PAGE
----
Maundy Thursday is a reminder that our Lord’s call to communion with himself is inseparable from our communion with one another as members of his body. Basil of Caesarea (c. 330-379) understood this and warned in his monastic Rule against seeking communion with God outside of community:
How shall you show humility, if you have no one in comparison with whom to show yourself humble? How shall you show compassion if you cut yourself off from the fellowship of the many? How can you exercise yourself in patience, if no one contradicts your wishes? If you think the teaching of the Holy Scripture is sufficient to correct your character, you are like a person who learns the theory of carpentry but never makes anything.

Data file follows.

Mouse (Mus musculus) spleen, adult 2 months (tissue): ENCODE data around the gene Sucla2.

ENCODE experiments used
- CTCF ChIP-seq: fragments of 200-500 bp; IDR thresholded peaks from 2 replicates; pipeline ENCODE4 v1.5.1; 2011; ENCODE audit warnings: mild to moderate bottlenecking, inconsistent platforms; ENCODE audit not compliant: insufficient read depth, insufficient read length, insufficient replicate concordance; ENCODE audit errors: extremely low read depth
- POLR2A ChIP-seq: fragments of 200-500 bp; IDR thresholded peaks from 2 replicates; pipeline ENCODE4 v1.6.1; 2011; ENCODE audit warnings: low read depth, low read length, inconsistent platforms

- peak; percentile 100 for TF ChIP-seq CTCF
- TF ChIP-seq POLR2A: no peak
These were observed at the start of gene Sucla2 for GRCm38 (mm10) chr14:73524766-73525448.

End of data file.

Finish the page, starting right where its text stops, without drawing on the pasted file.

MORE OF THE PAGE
The Lord, because of his great love of humanity, was not content only with teaching the word, but, so that he might accurately and clearly give us an example of humility in the perfection of love, he girded himself and washed the feet of the disciples in person. [If you neglect life in the community] whose feet will you wash? Who will you care for? In comparison to whom will you be last?
A Life Pleasing to God, The Spirituality of the Rules of St. Basil by Augustine Holmes OSB, Cistercian Publications, WMU Station, Kalamazoo, Michigan, 12000, p. 142